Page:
In this spare and mesmerizing debut, Christine Lincoln takes us inside the hearts and minds of African Americans whose lives unfold against a vividly evoked rural community. As they navigate between old and new, between youth and responsibility, they find themselves choosing between the comforts of what they trust without question and the fearsome excitements of what they might come to know.

One young man’s world is both expanded and contracted by stories he hears from a beautiful stranger. Another stumbles across his mother having an affair with his uncle. An intense friendship forms between one woman afraid she will turn out like everyone else and one afraid she won’t. Lincoln’s down-to-earth voice, saturated with the manner and details of the South, brings her characters to life with a remarkably light touch and an extraordinary depth of emotion. In Sap Rising, she proves herself one of those writers whose work transcends its own rich particularity to speak with clarity to the most fundamental elements of the human experience.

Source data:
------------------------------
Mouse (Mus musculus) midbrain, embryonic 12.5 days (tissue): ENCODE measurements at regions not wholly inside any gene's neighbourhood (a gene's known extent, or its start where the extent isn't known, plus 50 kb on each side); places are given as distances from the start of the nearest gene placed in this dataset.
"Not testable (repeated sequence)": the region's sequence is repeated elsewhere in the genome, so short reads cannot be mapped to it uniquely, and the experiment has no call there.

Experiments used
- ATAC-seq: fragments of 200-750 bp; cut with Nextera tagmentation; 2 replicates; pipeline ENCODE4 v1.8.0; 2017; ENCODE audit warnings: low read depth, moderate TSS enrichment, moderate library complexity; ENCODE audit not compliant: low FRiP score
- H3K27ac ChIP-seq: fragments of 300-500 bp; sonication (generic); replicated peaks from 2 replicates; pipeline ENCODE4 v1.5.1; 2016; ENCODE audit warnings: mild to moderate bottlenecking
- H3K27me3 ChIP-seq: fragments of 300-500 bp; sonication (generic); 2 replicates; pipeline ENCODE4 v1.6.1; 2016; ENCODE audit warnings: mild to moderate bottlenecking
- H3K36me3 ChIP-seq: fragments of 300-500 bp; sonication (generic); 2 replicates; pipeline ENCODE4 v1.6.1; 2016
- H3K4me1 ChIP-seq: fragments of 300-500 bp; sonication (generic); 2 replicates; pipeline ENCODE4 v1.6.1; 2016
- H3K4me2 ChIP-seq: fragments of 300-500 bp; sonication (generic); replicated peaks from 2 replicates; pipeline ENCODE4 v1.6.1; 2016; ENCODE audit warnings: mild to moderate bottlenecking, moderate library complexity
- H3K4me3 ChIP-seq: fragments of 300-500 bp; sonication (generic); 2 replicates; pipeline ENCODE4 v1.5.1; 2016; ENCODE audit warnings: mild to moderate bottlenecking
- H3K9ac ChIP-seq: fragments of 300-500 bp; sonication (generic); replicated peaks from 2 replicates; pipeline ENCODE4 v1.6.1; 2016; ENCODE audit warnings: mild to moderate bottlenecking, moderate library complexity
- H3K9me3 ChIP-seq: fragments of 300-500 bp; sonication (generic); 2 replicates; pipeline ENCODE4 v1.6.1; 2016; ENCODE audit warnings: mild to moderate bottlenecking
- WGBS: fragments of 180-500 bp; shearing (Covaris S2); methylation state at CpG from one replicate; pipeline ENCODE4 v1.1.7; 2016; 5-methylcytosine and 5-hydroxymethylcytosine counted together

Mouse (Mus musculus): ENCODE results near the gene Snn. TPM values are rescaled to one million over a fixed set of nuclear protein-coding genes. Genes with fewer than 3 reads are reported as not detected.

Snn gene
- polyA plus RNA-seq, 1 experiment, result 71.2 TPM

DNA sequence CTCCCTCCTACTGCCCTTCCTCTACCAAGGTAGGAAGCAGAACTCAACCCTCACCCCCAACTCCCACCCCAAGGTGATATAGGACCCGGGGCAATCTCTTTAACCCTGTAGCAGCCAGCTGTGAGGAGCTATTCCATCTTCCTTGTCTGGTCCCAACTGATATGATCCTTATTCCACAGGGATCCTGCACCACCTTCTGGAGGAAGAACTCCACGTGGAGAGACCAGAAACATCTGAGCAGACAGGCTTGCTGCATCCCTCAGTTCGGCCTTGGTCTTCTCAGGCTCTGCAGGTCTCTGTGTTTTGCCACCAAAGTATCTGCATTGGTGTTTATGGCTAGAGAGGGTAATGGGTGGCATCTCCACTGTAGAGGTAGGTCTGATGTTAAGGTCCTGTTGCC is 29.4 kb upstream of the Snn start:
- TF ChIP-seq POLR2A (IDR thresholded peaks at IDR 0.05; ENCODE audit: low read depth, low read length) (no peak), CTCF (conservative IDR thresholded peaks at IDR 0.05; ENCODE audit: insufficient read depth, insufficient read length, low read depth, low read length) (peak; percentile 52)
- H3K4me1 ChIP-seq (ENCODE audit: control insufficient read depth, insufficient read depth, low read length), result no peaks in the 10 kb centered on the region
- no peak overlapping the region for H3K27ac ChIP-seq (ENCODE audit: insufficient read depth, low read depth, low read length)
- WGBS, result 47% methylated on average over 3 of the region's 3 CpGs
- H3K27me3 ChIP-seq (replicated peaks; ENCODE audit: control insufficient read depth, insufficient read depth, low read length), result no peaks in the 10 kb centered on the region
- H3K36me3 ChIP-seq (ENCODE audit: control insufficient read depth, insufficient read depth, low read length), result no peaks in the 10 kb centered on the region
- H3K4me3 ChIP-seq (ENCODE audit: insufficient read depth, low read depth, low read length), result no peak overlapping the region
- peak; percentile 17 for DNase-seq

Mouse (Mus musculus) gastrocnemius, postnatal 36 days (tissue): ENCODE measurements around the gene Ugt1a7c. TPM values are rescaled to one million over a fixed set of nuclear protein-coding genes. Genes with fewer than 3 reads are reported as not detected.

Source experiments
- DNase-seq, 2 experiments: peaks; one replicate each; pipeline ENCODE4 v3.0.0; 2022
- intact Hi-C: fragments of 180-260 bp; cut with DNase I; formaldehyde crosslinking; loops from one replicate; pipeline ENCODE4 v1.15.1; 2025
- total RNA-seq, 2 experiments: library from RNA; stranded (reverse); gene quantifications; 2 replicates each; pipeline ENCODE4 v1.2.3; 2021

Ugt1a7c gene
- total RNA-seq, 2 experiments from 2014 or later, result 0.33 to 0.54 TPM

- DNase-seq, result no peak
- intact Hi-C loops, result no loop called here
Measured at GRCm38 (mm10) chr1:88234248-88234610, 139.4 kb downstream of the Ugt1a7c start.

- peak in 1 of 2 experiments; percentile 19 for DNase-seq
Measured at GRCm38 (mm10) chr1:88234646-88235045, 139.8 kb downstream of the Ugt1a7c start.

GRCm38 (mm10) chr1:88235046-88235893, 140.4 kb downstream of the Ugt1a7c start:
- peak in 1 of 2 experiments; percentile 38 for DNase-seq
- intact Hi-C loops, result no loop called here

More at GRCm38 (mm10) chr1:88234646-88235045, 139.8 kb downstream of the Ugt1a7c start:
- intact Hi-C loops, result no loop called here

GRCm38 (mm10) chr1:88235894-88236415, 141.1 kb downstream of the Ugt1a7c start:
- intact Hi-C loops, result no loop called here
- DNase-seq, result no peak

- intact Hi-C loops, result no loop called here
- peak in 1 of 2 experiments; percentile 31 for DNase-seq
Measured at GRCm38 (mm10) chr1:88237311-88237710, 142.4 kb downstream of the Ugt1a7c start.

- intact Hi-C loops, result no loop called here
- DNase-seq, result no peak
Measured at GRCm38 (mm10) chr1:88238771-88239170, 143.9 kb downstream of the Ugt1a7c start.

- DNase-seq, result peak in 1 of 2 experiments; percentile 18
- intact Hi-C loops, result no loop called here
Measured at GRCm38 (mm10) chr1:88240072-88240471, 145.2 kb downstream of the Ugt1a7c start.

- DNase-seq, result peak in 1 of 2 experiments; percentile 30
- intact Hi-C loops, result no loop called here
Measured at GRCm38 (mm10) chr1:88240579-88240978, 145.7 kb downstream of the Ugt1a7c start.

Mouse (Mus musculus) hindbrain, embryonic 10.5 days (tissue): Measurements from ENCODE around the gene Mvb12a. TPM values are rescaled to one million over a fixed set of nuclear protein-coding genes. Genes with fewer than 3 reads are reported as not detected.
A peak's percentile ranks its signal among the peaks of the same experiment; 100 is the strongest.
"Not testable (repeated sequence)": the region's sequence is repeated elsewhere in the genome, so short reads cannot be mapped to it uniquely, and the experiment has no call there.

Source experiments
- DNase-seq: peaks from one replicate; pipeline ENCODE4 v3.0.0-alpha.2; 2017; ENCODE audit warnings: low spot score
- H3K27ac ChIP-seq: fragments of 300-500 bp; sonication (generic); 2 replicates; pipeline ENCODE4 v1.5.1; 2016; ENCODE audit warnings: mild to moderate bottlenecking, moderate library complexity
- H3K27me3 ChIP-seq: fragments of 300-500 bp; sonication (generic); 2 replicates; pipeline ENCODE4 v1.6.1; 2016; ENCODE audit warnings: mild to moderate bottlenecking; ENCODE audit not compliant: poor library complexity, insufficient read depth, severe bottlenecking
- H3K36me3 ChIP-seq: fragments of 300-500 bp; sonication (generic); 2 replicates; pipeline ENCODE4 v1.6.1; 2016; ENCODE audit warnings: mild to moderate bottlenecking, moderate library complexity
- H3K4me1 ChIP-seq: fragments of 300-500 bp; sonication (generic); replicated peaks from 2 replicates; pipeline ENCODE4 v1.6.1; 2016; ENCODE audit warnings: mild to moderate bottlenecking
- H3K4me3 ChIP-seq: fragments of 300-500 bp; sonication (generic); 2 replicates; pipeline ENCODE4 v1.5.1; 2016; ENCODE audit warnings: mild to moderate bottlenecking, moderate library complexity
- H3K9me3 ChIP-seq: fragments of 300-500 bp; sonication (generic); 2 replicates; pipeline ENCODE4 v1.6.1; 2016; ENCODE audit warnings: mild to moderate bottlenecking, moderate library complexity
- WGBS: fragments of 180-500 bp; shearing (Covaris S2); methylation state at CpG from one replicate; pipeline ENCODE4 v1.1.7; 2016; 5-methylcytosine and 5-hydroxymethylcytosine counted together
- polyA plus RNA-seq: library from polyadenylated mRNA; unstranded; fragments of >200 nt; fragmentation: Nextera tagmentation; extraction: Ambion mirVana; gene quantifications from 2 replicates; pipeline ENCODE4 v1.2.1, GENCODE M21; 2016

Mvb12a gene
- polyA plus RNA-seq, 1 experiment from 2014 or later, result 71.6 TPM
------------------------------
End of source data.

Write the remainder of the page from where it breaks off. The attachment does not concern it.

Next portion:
What did you receive?

Trini’s Big Leap by Beth Kephart, Alexander de Wit, and William Sulit

Source: Purchased
Hardcover, 44 pgs.
I am an Amazon Affiliate

Trini’s Big Leap by Beth Kephart, Alexander de Wit, and William Sulit is published by Penny Candy Books. Trini is a fearless gymnast and a kid with a can-do attitude. But how she faces a challenge will be a lesson to all her readers. When faced with a challenge, how do you react? Do you give up? Do you ask for help? Do you ask someone to do it for you? Or do you work with others who have different skills.

Trini spies her friends in another room building things with blocks, but no matter how hard she tries, she just can’t build the castle she envisions. When Mr. Ed asks if she needs help, she refuses, even though she’s discouraged and frustrated. She doesn’t understand why she can’t do it.